Googling Literary Lesbians:
On Carson McCullers and the Erotics of Incompletion
Sarah Heying Asks "The Sappho Question"
The moment I found the archived letter that explicitly referred to Octavia Butler as a lesbian, I immediately texted all the people in my contact list who might give a damn. Sure, several of her obituaries used the word as if it were fact, but that caused a bit of an uproar amongst the faithful crew who maintained that she only ever claimed the identity of hermit. “We have proof!” I typed and typed again. Of course, this was no certain proof—these weren’t Butler’s archival materials or even the materials of someone who knew her all that well. I didn’t care. The casual and confident use of the word “lesbian” by one of her contemporaries was enough for me.
Our (etymological) creation myth is well-known: a charismatic poet, an island of women, and several scraps of papyrus containing poetic fragments of their love. This piecemeal proof has inspired gaggles of scholars throughout the ages to spend ample page space developing what’s become known as The Sappho Question. “Was she? Wasn’t she? Would she have used the word?” It’s evident Sappho wrote poems celebrating erotic love for women, yet somehow, such willful disbelief persists. At the very least, let us name our namesake.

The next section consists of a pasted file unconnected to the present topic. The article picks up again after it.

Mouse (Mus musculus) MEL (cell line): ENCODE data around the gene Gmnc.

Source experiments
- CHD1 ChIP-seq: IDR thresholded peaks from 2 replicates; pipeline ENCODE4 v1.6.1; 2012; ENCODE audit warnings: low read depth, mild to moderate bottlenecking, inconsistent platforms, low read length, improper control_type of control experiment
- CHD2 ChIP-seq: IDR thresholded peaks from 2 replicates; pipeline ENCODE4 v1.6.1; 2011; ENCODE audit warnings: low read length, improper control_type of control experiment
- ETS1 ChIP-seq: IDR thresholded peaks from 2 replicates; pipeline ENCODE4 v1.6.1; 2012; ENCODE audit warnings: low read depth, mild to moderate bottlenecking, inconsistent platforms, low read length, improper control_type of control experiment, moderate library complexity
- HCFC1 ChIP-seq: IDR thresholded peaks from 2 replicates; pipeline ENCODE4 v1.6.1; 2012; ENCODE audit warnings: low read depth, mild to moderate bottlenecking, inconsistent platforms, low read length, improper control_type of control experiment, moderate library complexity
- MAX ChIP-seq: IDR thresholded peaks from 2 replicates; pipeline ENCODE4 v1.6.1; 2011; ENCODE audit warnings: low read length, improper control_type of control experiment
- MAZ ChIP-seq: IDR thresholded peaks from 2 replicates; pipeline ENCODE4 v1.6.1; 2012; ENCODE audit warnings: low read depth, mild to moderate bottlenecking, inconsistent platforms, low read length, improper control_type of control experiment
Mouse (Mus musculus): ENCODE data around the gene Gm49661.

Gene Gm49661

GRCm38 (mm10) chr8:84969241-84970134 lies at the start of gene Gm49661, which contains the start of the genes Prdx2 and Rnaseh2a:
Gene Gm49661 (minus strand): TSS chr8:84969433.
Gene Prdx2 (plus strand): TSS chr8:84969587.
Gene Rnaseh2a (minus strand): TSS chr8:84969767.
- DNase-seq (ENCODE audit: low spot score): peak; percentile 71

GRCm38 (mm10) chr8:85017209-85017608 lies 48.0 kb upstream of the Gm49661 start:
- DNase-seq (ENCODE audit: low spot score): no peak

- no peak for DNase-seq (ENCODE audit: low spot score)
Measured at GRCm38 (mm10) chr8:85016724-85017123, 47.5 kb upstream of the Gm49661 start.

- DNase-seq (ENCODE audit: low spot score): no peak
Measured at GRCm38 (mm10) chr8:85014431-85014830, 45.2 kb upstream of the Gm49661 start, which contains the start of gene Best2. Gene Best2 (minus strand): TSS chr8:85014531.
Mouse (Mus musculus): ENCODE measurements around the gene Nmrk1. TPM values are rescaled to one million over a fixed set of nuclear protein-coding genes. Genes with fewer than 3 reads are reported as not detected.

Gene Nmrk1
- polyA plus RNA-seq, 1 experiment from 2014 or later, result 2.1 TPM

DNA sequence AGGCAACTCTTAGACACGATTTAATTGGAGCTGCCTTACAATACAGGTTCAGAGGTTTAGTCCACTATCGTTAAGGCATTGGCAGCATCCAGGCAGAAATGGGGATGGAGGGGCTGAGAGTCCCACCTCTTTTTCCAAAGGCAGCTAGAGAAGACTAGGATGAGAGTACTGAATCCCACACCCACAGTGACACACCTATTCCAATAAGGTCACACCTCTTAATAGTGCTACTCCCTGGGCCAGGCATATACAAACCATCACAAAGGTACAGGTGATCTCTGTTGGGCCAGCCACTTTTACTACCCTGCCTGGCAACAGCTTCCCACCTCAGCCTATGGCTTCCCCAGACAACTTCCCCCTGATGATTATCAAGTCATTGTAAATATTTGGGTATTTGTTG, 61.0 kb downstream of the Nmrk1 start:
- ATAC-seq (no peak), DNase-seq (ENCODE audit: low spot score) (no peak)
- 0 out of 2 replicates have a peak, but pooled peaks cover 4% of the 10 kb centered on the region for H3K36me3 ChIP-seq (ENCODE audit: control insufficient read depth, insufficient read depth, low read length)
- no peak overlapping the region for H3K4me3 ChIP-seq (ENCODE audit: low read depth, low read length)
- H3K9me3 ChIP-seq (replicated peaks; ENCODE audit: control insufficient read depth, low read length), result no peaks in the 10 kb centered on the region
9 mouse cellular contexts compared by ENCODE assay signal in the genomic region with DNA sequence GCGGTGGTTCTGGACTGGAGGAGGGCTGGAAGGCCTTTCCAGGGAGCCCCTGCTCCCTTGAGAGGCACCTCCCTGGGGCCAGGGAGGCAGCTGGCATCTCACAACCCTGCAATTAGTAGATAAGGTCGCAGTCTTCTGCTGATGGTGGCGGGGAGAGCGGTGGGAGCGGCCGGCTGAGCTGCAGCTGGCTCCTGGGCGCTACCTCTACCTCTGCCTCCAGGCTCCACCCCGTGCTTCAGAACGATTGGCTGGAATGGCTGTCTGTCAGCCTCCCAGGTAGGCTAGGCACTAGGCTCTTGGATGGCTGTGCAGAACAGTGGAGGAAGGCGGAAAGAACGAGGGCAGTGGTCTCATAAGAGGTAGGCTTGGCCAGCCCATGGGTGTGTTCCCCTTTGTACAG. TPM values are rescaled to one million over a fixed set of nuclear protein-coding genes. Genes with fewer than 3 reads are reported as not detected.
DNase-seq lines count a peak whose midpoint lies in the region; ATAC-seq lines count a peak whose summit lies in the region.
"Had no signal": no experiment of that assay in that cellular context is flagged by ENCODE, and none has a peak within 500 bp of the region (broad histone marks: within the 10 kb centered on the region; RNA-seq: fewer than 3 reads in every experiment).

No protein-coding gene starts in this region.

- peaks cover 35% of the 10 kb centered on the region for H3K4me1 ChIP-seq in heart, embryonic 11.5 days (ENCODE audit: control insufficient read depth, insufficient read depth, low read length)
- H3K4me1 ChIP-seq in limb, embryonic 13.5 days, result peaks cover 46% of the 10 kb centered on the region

Now here I am, typing “was Octavia Butler a lesbian” into Google. (As far as I can tell, the jury’s out.) This isn’t the first time I’ve caught myself asking my own version of The Question. “Was Emily Dickinson/Sylvia Plath/Julia Child a lesbian.” Like Jenn Shapland, the most recent addition to my library of lesbian writers, “I cannot tell you the number of times I’ve typed this search with different women’s names.” She understands the compulsion. She won’t judge me. Besides, we’re not attempting to disprove speculation in some act of lesbian erasure masked as responsible scholarship. We’re asking The Question to give our speculation legs.
Yes, locating lesbians is about naming people as our kin, but it’s also about collecting a body of literature that speaks to our experiences of desire, identity, and language. We seek literature we can love that also loves us back. Literature that feels lesbian, even when an explicitly lesbian character isn’t present. Just as Bertha Harris claimed Djuna Barnes, so Shapland claims the famously ambiguous southern novelist in My Autobiography of Carson McCullers. Or does she? She might refer to Carson McCullers as a lesbian, but “to claim” implies ownership. This is something else.